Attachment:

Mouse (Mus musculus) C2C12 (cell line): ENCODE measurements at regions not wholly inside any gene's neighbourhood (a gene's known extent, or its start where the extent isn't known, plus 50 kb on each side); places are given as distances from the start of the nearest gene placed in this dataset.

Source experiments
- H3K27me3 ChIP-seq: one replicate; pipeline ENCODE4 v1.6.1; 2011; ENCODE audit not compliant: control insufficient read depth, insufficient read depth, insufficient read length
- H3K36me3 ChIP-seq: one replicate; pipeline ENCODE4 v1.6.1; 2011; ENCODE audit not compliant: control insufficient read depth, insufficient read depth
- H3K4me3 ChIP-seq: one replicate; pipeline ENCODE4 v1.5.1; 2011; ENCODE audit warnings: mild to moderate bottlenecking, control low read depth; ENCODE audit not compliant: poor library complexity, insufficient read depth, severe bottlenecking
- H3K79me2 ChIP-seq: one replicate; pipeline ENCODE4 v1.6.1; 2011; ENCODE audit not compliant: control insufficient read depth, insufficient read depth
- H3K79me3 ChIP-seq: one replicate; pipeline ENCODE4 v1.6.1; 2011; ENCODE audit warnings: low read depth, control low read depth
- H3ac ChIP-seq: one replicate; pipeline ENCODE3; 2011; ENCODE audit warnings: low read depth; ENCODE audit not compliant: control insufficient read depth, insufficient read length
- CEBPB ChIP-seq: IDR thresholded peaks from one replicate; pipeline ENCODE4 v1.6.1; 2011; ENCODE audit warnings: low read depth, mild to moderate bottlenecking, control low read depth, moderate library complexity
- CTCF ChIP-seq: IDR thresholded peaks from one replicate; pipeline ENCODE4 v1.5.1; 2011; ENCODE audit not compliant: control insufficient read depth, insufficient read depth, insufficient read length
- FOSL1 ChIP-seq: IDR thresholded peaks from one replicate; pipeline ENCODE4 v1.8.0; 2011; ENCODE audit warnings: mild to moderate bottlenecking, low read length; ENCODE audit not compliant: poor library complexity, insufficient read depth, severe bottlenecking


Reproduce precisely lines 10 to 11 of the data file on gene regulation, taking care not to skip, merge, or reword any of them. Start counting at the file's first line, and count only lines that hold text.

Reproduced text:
- CTCF ChIP-seq: IDR thresholded peaks from one replicate; pipeline ENCODE4 v1.5.1; 2011; ENCODE audit not compliant: control insufficient read depth, insufficient read depth, insufficient read length
- FOSL1 ChIP-seq: IDR thresholded peaks from one replicate; pipeline ENCODE4 v1.8.0; 2011; ENCODE audit warnings: mild to moderate bottlenecking, low read length; ENCODE audit not compliant: poor library complexity, insufficient read depth, severe bottlenecking